To Catholics: “Unfortunately, finding that common ground - recognizing that our fates are tied up, as Dr. King said, in a ‘single garment of destiny’ - is not easy. Part of the problem, of course, lies in the imperfections of man - our selfishness, our pride, our stubbornness, our acquisitiveness, our insecurities, our egos; all the cruelties large and small that those of us in the Christian tradition understand to be rooted in original sin. We too often seek advantage over others. We cling to outworn prejudice and fear those who are unfamiliar. Too many of us view life only through the lens of immediate self-interest and crass materialism; in which the world is necessarily a zero-sum game. The strong too often dominate the weak, and too many of those with wealth and with power find all manner of justification for their own privilege in the face of poverty and injustice. And so, for all our technology and scientific advances, we see around the globe violence and want and strife that would seem sadly familiar to those in ancient times.”
At Cairo university, he grounded the call for common ground in the same way, but with a significant difference.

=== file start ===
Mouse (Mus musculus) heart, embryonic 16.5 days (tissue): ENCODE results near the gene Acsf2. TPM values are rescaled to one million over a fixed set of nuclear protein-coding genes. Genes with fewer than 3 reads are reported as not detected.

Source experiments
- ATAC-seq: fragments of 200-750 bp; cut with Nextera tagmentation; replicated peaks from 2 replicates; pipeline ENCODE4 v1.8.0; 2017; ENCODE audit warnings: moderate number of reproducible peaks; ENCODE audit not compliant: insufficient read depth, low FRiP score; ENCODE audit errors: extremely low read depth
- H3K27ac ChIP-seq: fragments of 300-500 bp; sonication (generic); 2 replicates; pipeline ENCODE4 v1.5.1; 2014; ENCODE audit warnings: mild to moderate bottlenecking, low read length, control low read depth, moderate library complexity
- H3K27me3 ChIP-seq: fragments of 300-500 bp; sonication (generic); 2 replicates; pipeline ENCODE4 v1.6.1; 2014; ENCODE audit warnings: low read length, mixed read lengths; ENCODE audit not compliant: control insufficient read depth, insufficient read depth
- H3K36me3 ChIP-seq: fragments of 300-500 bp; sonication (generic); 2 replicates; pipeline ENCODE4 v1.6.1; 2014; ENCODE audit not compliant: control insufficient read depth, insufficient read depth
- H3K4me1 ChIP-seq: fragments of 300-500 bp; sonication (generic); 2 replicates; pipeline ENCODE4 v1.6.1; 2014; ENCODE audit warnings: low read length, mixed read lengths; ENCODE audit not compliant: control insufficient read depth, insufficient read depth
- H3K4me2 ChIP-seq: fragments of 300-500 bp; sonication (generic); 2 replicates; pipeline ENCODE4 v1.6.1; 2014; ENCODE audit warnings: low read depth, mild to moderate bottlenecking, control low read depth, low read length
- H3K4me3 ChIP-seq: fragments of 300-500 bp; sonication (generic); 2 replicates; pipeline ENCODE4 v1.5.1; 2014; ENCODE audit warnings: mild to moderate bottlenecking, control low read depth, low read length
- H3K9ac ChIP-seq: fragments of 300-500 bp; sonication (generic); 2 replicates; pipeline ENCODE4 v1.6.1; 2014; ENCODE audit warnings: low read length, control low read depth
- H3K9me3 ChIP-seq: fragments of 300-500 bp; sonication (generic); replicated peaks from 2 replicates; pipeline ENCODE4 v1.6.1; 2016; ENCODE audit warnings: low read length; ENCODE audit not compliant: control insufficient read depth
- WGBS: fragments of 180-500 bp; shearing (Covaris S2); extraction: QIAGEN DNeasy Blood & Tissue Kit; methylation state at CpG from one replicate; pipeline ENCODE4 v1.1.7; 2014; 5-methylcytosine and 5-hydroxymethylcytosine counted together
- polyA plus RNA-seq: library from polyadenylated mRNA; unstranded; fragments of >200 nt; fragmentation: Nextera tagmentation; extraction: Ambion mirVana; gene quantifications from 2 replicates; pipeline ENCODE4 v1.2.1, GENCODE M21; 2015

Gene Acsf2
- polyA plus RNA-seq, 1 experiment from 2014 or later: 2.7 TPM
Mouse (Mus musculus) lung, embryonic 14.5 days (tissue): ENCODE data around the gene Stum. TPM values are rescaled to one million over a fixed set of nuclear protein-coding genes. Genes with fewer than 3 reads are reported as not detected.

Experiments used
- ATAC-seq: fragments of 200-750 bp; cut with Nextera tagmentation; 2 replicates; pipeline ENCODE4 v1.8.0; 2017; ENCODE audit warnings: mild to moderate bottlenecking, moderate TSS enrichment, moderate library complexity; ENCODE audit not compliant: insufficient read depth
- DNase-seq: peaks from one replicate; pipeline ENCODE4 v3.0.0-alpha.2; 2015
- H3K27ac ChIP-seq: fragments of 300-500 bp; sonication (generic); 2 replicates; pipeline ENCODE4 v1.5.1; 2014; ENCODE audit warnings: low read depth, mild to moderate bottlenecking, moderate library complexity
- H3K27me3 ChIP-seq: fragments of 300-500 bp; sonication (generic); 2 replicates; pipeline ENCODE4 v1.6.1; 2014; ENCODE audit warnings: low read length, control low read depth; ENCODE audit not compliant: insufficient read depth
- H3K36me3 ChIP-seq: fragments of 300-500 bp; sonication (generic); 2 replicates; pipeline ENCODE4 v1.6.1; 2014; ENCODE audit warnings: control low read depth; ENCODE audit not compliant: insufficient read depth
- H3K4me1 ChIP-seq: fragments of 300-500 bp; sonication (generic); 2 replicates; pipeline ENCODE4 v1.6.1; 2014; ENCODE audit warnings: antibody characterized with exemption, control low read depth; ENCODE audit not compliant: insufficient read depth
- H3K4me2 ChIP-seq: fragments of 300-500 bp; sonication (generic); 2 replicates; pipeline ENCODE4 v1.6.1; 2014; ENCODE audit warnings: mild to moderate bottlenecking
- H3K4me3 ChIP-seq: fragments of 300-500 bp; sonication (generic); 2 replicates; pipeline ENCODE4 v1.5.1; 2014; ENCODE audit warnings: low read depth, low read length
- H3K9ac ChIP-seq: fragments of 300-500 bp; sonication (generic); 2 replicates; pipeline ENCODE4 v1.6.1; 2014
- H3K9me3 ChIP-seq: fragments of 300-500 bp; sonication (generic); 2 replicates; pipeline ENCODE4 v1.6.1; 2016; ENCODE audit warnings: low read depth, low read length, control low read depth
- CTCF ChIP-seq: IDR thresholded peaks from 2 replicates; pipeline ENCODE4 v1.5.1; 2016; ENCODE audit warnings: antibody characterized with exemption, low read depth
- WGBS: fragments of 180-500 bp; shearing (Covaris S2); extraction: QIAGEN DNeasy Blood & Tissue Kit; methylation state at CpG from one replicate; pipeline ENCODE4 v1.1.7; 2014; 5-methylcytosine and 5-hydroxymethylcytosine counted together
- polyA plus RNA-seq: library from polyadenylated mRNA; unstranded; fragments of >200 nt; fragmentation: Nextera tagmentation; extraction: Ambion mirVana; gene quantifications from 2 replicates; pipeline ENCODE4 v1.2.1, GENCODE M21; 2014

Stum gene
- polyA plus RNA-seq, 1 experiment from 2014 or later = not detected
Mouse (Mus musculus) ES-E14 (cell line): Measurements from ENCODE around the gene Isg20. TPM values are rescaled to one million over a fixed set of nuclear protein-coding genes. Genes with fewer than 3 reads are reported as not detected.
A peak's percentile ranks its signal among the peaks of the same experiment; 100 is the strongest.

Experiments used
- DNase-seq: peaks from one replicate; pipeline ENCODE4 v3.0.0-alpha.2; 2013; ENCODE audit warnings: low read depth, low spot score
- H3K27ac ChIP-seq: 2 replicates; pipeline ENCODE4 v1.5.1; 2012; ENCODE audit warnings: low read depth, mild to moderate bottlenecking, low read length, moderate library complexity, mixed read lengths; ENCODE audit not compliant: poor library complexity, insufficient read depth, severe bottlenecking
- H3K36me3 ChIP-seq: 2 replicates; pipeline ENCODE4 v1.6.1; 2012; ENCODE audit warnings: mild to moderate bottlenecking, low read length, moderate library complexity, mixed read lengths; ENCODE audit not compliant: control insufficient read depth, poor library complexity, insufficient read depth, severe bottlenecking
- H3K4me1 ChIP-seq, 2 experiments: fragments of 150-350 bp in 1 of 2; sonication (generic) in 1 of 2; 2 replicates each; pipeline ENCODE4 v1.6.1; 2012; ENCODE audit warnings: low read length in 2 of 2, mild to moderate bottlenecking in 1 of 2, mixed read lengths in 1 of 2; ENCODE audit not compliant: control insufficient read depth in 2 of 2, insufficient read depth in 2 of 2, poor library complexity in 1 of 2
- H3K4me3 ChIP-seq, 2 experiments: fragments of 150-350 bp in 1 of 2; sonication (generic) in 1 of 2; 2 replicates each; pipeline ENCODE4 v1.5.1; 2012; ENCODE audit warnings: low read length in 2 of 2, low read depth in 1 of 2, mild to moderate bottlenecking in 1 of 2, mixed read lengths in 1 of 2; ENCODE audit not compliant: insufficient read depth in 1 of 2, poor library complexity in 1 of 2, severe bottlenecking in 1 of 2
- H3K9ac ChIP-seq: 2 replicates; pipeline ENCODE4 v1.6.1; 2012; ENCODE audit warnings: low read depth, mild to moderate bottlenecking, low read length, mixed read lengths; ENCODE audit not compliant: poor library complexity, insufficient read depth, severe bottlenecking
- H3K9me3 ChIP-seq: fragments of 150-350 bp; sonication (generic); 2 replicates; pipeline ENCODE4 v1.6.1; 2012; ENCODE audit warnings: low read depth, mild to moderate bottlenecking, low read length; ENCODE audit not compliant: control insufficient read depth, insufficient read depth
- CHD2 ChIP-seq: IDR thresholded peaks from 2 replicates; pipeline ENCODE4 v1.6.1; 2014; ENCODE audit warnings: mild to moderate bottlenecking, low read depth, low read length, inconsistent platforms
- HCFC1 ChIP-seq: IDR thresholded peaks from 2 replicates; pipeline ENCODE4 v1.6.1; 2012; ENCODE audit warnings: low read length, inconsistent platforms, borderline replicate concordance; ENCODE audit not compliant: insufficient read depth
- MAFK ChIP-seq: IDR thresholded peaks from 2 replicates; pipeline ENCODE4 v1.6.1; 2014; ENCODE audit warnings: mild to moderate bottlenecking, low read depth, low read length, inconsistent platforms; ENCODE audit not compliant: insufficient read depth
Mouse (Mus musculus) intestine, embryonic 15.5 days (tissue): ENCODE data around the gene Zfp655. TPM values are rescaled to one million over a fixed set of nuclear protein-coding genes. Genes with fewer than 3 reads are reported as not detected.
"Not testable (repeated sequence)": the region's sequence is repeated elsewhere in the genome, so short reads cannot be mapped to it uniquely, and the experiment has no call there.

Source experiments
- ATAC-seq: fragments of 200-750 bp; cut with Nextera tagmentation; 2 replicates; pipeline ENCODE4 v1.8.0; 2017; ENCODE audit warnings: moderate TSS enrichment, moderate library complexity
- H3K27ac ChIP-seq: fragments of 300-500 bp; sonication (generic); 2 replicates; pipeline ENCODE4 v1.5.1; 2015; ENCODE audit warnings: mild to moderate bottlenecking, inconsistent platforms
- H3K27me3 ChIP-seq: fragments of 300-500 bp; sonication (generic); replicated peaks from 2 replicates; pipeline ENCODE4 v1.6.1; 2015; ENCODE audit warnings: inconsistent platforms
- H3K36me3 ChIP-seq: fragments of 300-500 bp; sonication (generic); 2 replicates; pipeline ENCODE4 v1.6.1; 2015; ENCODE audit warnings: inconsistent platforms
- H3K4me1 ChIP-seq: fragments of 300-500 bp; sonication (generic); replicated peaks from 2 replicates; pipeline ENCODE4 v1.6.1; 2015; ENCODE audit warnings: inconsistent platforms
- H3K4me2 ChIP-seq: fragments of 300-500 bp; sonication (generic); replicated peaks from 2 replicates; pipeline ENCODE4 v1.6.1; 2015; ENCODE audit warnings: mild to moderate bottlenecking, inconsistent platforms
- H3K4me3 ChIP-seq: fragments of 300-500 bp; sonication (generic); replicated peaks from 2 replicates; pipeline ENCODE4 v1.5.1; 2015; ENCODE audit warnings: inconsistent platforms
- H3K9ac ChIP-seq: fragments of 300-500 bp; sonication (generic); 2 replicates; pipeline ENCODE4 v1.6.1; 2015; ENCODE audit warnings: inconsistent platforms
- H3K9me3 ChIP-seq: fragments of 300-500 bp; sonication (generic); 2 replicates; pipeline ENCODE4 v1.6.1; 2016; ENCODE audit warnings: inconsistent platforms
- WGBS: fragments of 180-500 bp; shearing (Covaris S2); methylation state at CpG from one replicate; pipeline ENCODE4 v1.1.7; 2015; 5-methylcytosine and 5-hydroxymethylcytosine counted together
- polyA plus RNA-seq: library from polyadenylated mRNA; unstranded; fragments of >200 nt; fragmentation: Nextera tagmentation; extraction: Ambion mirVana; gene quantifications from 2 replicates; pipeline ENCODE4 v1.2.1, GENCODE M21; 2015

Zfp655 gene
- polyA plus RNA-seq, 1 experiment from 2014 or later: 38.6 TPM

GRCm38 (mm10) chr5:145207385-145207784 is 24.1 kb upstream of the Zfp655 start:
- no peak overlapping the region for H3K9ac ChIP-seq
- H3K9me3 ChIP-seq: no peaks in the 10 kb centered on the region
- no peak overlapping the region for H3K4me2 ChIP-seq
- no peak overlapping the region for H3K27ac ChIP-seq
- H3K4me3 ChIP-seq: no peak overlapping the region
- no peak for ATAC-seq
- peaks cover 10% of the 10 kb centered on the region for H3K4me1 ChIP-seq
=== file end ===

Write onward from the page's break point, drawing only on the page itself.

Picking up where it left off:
1. He said no one nation’s interest’s — in particular, the United States’ — could hold sway (though he quickly supplied his own version of American interests, such as disarmament, that should hold sway). But he omitted to mention religion.
To Muslims: “I understand those who protest that some countries have weapons that others do not. No single nation should pick and choose which nation holds nuclear weapons. And that’s why I strongly reaffirmed America’s commitment to seek a world in which no nations hold nuclear weapons. (Applause.) And any nation — including Iran — should have the right to access peaceful nuclear power if it complies with its responsibilities under the nuclear Non-Proliferation Treaty. …
“I know there has been controversy about the promotion of democracy in recent years, and much of this controversy is connected to the war in Iraq. So let me be clear: No system of government can or should be imposed by one nation by any other.”
Why not add that no religion should be imposed? Why was that important to say at Notre Dame but not at Cairo, especially given the reality in Iraq, or Sudan, or Pakistan, and on and on?
2. To his Muslim audience, he stressed that we are not “fated to disagree.”
To Muslims: “I know there are many — Muslim and non-Muslim — who question whether we can forge this new beginning. Some are eager to stoke the flames of division, and to stand in the way of progress. Some suggest that it isn’t worth the effort — that we are fated to disagree, and civilizations are doomed to clash. Many more are simply skeptical that real change can occur.”